Organ Trafficking and Transplant Tourism: The Role of Global Professional Ethical Standards-The 2008 Declaration of Istanbul
Danovitch, Gabriel M.; Chapman, Jeremy; Capron, Alexander M.; Levin, Adeera; Abbud-Filho, Mario; Al Mousawi, Mustafa; Bennett, William; Budiani-Saberi, Debra; Couser, William; Dittmer, Ian; Jha, Vivek; Lavee, Jacob; Martin, Dominique; Masri, Marwan; Naicker, Saraladevi; Takahara, Shiro; Tibell, Annika; Shaheen, Faissal; Anantharaman, Vathsala; Delmonico, Francis L.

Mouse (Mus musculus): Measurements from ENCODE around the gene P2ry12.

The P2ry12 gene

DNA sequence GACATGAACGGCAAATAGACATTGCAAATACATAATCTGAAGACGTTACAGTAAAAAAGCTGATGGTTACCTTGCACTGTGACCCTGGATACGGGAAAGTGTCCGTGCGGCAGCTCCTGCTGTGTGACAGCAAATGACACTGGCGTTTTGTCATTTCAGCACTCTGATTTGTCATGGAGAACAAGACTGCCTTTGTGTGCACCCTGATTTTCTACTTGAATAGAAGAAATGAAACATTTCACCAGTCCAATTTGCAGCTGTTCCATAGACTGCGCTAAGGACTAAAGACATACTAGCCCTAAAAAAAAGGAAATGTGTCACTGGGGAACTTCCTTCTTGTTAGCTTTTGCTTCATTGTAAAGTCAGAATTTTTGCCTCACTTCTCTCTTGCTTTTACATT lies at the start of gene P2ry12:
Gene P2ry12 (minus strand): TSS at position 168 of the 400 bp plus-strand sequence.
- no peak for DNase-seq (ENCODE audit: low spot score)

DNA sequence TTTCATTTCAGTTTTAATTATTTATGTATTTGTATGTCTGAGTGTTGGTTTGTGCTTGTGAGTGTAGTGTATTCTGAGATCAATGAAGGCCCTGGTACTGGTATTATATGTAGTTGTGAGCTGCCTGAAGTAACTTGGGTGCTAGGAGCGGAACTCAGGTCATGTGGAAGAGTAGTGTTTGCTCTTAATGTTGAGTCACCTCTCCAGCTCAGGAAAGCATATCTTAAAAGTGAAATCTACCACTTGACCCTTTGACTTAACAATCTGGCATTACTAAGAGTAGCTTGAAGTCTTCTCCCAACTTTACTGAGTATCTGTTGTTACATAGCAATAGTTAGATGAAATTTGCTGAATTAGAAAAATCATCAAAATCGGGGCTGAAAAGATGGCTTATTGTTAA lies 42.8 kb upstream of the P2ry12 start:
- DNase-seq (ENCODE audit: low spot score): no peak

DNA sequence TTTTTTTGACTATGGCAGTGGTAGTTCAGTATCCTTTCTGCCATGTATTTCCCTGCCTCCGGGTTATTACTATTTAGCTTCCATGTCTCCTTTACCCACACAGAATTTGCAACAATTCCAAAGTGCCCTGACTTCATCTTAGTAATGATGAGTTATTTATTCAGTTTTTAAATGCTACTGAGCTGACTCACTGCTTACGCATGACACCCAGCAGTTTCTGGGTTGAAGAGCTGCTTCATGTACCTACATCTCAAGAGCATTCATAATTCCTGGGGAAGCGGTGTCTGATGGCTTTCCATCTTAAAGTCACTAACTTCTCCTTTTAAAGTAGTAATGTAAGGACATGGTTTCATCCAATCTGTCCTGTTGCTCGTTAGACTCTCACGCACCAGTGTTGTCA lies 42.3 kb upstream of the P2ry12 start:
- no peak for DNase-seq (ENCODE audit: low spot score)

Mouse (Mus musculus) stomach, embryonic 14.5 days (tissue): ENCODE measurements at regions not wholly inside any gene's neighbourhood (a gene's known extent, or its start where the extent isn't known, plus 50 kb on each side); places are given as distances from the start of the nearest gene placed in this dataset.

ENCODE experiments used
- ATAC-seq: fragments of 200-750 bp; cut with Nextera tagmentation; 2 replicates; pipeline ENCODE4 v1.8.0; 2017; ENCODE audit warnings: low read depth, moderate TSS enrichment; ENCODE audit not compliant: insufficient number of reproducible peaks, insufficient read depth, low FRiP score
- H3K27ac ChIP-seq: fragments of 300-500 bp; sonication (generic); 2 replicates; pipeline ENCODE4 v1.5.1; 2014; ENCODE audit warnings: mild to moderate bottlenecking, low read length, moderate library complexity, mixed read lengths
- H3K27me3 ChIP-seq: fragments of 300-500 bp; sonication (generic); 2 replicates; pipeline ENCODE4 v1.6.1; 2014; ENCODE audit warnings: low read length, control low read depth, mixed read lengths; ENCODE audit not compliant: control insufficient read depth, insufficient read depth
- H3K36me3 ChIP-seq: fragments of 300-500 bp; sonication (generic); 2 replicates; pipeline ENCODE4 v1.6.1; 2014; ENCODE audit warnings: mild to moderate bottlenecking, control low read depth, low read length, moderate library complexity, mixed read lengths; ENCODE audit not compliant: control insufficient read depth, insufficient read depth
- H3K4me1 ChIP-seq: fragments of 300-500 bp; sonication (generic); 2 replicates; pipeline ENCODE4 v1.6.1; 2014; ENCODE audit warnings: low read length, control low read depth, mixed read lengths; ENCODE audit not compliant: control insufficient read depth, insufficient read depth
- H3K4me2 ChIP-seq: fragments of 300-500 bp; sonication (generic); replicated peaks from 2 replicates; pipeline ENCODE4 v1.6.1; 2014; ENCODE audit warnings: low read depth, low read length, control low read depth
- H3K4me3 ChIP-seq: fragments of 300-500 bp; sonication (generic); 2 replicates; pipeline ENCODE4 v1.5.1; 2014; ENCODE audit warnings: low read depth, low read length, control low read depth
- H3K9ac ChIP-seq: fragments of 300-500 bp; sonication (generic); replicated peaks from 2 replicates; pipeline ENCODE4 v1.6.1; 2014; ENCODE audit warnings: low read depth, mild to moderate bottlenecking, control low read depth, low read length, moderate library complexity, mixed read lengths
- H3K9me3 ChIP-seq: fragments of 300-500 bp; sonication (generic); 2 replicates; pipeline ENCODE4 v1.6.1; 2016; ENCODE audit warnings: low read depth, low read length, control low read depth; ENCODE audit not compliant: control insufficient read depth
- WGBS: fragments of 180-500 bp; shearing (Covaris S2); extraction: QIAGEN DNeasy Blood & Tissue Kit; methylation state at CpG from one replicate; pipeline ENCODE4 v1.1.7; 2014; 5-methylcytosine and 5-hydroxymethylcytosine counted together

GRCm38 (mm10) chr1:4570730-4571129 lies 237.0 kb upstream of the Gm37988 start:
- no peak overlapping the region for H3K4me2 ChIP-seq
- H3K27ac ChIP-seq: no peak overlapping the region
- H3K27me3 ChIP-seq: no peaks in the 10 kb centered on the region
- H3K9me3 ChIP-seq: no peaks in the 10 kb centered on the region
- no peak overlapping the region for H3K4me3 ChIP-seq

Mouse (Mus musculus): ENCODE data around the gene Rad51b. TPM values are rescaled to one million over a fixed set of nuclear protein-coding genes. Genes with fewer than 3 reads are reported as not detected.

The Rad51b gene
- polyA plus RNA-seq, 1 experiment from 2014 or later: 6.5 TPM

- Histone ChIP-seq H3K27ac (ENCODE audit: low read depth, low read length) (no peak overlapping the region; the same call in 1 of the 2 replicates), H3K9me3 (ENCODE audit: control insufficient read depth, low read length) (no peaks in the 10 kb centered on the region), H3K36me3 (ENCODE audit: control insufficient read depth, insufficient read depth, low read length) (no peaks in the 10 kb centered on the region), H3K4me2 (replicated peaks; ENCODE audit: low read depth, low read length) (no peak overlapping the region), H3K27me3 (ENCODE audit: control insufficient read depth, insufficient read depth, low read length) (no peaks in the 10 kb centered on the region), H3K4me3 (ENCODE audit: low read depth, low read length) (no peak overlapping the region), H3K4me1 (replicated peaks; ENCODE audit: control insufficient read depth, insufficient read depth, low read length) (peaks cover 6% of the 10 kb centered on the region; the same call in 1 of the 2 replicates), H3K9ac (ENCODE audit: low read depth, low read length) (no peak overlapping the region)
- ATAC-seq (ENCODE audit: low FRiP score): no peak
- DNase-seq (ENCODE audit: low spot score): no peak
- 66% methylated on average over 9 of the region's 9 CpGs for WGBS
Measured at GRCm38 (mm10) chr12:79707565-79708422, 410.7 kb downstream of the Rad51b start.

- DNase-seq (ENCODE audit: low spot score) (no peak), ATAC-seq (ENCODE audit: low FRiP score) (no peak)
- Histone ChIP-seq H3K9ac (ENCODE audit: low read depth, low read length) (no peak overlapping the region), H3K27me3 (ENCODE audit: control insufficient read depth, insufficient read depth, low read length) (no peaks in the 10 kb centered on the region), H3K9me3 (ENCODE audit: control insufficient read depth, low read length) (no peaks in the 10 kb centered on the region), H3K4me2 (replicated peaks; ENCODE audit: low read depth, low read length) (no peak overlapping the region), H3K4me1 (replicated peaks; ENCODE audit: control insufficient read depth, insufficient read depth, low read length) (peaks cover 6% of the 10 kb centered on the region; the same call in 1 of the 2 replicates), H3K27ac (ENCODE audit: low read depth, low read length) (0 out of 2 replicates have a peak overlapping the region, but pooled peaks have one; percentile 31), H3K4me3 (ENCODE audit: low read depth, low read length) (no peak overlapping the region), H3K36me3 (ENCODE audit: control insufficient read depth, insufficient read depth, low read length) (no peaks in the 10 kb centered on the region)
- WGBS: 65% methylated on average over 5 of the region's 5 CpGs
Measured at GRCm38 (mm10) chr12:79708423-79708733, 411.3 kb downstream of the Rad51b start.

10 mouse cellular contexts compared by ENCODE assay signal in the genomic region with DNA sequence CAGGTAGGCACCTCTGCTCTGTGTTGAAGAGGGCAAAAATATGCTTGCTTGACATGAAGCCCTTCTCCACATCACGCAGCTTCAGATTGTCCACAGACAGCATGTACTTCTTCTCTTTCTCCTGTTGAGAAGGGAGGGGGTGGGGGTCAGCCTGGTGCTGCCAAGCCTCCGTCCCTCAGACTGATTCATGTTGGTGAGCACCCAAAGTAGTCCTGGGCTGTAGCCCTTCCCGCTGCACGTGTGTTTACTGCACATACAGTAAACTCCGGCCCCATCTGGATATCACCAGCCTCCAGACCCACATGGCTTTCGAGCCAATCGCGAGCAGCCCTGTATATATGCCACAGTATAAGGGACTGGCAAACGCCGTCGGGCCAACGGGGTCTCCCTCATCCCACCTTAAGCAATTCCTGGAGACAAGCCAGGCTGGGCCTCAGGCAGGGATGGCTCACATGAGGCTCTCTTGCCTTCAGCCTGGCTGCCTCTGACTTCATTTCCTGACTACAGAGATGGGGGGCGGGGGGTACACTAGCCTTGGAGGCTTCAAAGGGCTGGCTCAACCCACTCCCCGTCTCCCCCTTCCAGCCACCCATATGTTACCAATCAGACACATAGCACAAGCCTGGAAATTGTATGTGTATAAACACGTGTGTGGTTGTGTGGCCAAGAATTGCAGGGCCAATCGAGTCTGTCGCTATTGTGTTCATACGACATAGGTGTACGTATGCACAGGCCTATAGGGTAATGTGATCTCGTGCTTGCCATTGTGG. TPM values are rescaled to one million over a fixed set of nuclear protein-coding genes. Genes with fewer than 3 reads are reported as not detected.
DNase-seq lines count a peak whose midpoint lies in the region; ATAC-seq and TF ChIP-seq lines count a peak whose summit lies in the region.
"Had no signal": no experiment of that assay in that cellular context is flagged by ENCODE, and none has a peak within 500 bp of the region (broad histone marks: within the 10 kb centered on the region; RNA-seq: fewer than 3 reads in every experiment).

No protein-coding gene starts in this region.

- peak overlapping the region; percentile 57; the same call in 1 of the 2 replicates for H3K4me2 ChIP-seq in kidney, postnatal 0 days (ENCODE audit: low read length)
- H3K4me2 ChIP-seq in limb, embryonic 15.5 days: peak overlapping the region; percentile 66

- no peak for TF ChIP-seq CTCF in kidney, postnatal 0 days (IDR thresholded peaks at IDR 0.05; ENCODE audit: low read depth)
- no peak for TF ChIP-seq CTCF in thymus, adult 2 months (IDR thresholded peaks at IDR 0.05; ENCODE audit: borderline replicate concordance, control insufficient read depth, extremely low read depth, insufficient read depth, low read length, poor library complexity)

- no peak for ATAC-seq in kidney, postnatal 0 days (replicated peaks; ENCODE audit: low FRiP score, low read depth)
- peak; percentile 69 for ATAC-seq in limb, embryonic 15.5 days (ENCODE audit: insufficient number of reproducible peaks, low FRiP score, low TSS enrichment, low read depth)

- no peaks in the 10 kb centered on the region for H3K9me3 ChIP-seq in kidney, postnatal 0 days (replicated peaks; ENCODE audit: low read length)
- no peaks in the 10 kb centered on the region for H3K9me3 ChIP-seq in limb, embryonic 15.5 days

By 2005, human organ trafficking, commercialization, and transplant tourism had become a prominent and pervasive influence on transplantation therapy. The most common source of organs was impoverished people in India, Pakistan, Egypt, and the Philippines, deceased organ donors in Colombia, and executed prisoners in China. In response, in May 2008, The Transplantation Society and the International Society of Nephrology developed the Declaration of Istanbul on Organ Trafficking and Transplant Tourism consisting of a preamble, a set of principles, and a series of proposals. Promulgation of the Declaration of Istanbul and the formation of the Declaration of Istanbul Custodian Group to promote and uphold its principles have demonstrated that concerted, strategic, collaborative, and persistent actions by professionals can deliver tangible changes. Over the past 5 years, the Declaration of Istanbul Custodian Group organized and encouraged cooperation among professional bodies and relevant international, regional, and national governmental organizations, which has produced significant progress in combating organ trafficking and transplant tourism around the world. At a fifth anniversary meeting in Qatar in April 2013, the DICG took note of this progress and set forth in a Communique a number of specific activities and resolved to further engage groups from many sectors in working toward the Declaration's objectives